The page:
Context. The largest asteroids in the Koronis family (sizes ≥25 km) have very peculiar rotation state properties, with the retrograde- and prograde-rotating objects being distinctly different. A recent re-analysis of observations suggests that one of the asteroids formerly thought to be retrograde-rotating, 208 Lacrimosa, in reality exhibits prograde rotation, yet other properties of this object are discrepant with other members this group.
Aims: We seek to understand whether the new spin solution of Lacrimosa invalidates the previously proposed model of the Koronis large members or simply reveals more possibilities for the long-term evolutionary paths, including some that have not yet been explored.
Methods: We obtained additional photometric observations of Lacrimosa, and included thermal and occultation data to verify its new spin solution. We also conducted a more detailed theoretical analysis of the long-term spin evolution to understand the discrepancy with respect to the other prograde-rotating large Koronis members.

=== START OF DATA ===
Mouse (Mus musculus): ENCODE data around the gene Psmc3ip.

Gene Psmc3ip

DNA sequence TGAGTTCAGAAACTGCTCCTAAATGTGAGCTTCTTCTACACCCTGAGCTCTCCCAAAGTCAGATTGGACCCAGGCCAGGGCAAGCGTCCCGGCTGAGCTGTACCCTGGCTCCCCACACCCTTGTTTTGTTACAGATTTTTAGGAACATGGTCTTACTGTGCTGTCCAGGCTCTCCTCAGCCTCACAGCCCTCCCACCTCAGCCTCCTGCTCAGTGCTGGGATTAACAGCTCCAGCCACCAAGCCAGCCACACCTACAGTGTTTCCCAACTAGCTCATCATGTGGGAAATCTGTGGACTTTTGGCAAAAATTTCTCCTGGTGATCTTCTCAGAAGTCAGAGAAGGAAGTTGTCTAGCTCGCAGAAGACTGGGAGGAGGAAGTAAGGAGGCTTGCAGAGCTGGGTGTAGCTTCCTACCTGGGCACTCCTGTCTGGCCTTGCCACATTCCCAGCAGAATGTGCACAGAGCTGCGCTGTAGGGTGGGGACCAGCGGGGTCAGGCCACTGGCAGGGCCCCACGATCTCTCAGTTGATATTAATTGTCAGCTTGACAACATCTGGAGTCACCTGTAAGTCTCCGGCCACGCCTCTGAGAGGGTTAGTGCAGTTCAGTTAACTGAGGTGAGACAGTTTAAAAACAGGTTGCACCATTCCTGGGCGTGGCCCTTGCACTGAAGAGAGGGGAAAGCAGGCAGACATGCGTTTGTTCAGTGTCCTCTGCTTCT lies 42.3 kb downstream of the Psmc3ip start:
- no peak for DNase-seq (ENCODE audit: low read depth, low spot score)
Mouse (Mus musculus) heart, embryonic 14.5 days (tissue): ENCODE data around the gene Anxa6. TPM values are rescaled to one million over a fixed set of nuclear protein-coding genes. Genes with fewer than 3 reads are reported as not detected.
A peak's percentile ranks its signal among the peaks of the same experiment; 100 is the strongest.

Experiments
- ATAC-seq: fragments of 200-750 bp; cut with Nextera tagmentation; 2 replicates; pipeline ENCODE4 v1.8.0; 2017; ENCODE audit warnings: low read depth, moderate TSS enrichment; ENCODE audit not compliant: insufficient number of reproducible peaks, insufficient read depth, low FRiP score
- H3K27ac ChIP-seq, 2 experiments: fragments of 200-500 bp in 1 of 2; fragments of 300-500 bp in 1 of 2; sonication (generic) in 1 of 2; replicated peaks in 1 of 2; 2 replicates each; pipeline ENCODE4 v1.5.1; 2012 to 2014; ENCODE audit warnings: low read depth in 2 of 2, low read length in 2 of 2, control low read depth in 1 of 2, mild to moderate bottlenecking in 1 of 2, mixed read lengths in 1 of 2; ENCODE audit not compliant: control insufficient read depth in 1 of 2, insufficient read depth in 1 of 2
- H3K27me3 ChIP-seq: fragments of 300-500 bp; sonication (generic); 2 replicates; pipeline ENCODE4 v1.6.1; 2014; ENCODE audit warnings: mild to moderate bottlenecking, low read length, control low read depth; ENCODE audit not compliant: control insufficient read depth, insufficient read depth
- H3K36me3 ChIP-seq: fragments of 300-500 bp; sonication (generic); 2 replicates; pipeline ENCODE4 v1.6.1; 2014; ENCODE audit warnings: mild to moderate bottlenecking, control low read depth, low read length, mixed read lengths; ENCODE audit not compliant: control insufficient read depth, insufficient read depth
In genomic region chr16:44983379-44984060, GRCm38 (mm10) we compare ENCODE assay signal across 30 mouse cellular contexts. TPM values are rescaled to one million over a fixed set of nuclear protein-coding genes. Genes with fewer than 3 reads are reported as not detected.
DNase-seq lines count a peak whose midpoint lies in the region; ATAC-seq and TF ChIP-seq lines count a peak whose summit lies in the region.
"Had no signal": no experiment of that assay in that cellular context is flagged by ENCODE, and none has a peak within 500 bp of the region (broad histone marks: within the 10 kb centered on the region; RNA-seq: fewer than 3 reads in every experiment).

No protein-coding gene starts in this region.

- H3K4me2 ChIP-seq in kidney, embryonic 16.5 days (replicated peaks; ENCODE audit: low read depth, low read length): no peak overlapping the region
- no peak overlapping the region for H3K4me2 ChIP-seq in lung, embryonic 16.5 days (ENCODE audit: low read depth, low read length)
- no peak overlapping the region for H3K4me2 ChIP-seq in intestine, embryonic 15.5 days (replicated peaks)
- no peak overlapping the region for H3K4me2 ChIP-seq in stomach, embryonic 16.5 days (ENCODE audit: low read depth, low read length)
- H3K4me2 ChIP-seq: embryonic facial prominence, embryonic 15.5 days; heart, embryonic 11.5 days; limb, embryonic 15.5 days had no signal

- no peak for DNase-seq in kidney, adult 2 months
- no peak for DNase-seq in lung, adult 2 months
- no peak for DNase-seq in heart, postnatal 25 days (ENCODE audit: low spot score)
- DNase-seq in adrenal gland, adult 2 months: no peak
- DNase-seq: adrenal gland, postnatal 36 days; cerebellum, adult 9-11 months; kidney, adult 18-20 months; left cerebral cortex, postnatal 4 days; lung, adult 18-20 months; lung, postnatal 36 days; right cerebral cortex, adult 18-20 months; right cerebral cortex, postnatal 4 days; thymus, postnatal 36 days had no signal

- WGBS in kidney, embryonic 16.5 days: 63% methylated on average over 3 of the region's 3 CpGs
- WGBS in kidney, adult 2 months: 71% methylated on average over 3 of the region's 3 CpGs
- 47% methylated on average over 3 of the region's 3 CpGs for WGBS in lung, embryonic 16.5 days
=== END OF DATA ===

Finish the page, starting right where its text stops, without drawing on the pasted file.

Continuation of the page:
Results: We confirm and substantiate the previously suggested prograde rotation of Lacrimosa. Its spin vector has an ecliptic longitude and latitude of (λ, β) = (15° ± 2°, 67° ± 2°) and a sidereal rotation period P = 14.085734 ± 0.000007 h. The thermal and occultation data allow us to calibrate a volume equivalent size of D = 44 ± 2 km of Lacrimosa. The observations also constrain the shape model relatively well. Assuming uniform density, the dynamical ellipticity is Δ = 0.35 ± 0.05. Unlike other large prograde-rotating Koronis members, Lacrimosa spin is not captured in the Slivan state. We propose that Lacrimosa differed from this group in that it had initially slightly larger obliquity and longer rotation period. With those parameters, it jumped over the Slivan state instead of being captured and slowly evolved into the present spin configuration. In the future, it is likely to be captured in the Slivan state corresponding to the proper (instead of forced) mode of the orbital plane precession in the inertial space.
Astronomy and Astrophysics
- Pub Date:
- May 2021
- celestial mechanics;
- minor planets;
- asteroids: general;
- Astrophysics - Earth and Planetary Astrophysics
- 18 pages, 13 figures, accepted for publication in Astronomy and Astrophysics